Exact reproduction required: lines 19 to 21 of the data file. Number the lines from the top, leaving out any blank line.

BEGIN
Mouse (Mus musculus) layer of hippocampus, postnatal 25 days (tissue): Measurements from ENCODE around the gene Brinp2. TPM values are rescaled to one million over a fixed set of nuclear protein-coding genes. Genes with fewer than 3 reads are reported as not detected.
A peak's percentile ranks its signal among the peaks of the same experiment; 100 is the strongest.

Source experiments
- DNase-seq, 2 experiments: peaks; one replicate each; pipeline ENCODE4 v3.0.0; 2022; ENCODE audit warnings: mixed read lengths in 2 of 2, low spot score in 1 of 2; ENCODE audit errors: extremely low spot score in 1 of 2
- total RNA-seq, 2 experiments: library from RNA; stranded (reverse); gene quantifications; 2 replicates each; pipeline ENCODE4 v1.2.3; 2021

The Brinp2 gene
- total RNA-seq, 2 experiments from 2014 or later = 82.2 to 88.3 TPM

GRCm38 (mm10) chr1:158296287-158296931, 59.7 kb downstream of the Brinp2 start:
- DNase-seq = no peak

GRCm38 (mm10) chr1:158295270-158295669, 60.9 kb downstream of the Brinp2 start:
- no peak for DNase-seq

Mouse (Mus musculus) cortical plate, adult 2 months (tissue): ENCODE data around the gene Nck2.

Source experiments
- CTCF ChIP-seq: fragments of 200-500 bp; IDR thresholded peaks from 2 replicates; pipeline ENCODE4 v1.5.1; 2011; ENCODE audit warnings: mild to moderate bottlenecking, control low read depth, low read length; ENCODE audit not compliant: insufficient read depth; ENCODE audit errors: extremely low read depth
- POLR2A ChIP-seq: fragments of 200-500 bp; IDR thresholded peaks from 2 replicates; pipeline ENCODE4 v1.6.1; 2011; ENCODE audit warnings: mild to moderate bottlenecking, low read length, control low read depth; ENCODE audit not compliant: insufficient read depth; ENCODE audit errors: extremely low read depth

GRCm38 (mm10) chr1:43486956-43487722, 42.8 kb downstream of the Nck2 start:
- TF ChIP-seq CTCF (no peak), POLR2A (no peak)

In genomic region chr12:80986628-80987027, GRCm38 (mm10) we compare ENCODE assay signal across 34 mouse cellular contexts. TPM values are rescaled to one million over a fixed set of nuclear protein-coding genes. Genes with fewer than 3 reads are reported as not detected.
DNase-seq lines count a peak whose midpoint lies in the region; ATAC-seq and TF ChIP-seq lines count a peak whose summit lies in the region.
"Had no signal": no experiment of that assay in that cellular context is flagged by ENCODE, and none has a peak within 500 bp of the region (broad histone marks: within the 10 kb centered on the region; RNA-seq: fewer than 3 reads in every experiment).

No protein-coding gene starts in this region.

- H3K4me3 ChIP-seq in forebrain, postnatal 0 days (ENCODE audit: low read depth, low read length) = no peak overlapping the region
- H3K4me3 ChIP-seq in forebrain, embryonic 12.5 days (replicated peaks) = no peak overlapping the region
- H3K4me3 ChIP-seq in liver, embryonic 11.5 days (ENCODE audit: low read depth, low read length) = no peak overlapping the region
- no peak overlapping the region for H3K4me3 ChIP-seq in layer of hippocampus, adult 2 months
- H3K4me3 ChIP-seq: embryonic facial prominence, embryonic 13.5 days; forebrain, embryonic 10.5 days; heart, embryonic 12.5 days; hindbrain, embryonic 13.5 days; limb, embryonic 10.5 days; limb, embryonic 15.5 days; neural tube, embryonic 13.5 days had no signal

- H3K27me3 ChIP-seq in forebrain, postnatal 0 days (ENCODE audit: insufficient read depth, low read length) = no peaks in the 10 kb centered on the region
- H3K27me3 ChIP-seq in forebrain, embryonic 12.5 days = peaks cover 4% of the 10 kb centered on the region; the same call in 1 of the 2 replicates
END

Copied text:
DNase-seq lines count a peak whose midpoint lies in the region; ATAC-seq and TF ChIP-seq lines count a peak whose summit lies in the region.
"Had no signal": no experiment of that assay in that cellular context is flagged by ENCODE, and none has a peak within 500 bp of the region (broad histone marks: within the 10 kb centered on the region; RNA-seq: fewer than 3 reads in every experiment).

No protein-coding gene starts in this region.